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  • ISSN: 2398-063X (Print), 2398-0648 (Online)
  • Editors: George A. Akerlof Georgetown University, USA, Adam Oliver London School of Economics and Political Science, UK, and Cass R. Sunstein Harvard Law School, USA
  • Editorial board
Behavioural Public Policy is an interdisciplinary and international peer-reviewed journal devoted to behavioural research and its relevance to public policy. The study of human behaviour is important within many disciplinary specialties and in recent years the findings from this field have begun to be applied to policy concerns in a substantive and sustained way. BPP seeks to be multidisciplinary and therefore welcomes articles from economists, psychologists, philosophers, anthropologists, sociologists, political scientists, primatologists, evolutionary biologists, legal scholars and others, so long as their work relates the study of human behaviour directly to a policy concern. BPP focuses on high-quality research which has international relevance and which is framed such that the arguments are accessible to a multidisciplinary audience of academics and policy makers.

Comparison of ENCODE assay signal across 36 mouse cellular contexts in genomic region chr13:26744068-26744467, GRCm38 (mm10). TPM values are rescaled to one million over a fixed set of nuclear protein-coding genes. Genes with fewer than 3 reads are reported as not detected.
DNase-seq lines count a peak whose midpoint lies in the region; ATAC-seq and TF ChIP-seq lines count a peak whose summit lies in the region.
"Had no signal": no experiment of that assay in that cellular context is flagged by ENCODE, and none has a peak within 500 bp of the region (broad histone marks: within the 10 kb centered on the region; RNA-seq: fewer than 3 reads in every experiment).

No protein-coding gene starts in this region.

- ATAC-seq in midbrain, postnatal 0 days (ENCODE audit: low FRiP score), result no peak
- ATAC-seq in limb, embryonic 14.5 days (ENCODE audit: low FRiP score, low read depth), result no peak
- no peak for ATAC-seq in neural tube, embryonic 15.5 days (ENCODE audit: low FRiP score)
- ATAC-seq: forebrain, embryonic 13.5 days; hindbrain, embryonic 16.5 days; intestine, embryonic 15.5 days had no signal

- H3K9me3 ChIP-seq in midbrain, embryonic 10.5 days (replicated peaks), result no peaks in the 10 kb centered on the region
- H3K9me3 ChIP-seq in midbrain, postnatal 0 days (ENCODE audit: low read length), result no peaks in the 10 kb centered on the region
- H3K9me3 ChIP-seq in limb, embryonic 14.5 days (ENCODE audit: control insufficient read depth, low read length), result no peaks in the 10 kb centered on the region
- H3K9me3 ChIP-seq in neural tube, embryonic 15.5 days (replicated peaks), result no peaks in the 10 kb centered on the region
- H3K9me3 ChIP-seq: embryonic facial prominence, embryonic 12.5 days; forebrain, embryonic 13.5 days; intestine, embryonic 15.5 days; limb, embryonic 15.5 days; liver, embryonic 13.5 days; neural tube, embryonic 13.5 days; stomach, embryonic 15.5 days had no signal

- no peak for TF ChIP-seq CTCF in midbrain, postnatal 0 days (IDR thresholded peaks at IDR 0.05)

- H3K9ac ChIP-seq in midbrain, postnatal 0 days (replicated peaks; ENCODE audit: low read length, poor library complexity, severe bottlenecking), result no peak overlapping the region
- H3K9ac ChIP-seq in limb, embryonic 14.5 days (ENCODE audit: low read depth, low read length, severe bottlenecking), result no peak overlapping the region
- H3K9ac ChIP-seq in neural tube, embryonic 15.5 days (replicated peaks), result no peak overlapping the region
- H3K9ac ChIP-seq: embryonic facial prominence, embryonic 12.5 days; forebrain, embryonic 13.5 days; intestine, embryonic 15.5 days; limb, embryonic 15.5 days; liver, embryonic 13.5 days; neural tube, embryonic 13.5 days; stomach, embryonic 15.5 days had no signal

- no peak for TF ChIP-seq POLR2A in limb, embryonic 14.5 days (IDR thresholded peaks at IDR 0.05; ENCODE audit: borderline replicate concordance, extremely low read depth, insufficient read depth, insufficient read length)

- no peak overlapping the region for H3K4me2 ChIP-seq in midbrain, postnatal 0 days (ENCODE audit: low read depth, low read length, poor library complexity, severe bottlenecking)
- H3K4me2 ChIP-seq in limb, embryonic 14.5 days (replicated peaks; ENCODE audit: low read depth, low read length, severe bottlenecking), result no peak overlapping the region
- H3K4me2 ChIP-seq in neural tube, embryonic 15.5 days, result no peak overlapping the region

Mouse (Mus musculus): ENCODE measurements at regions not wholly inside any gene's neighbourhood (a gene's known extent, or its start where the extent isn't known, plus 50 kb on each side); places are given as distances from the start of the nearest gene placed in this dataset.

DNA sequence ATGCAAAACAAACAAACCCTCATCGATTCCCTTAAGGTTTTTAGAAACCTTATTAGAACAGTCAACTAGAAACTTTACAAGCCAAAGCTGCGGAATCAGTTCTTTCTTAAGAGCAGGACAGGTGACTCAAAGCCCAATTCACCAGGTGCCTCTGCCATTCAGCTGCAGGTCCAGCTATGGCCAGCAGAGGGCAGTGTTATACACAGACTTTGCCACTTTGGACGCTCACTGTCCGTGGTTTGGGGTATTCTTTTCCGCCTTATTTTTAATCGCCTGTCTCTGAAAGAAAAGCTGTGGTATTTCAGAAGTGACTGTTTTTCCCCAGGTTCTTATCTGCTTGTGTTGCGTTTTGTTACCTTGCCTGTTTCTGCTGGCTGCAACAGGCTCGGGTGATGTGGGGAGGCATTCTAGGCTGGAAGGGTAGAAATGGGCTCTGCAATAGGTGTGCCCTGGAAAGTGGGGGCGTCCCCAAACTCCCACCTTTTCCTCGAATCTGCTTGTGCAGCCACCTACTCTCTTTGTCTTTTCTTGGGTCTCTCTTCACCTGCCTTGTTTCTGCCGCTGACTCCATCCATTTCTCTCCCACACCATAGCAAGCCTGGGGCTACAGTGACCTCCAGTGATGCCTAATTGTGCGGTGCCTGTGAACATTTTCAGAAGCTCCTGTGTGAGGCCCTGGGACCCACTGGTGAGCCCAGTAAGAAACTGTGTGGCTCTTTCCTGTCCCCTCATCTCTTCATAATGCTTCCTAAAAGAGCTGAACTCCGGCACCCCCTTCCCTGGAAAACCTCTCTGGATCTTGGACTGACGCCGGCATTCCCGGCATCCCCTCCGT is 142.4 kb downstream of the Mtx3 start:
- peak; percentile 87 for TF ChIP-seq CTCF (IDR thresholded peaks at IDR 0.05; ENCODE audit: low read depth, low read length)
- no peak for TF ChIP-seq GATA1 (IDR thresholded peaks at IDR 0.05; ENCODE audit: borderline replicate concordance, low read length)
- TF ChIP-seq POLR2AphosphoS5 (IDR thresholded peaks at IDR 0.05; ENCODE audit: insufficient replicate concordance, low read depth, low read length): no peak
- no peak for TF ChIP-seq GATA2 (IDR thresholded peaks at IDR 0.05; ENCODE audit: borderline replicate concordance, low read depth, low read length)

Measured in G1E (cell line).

The 1st Annual International Behavioural Public Policy Conference 2020

Hosted by the Department of Social Policy and supported by the Marshall Institute and STICERD.

Update: Due to the coronavirus pandemic, the 1st International Behavioural Public Policy Conference is postponed until September 9th-10th 2021. It will be possible to register for the conference from March 2021. All other details regarding the conference remain unchanged.

Discover more

BPP Blog

  • Pandemic Optimism: Realistic v Hopeful
  • 04 December 2020, Tony Hockley (LSE)
  • Optimism encompasses a ‘positive anchoring’ in risk decision making. This can be a coping mechanism to overcome the anxiety of risk in a pandemic. However,...
  • Complex Problems need Complex Science
  • 23 October 2020, Tony Hockley (LSE)
  • Many of today's most ambitious policy goals involve complex systems. The 'behavioural revolution' in public policy means that behavioural science is playing...
  • Reimagining Policing
  • 17 September 2020, Tony Hockley (LSE)
  • Algorithms provide a good starting point for police reform, but not a panacea. When screening candidates for the police force of the future, for example, auditing...


Video: Behavioural science and policy: where are we now and where are we going?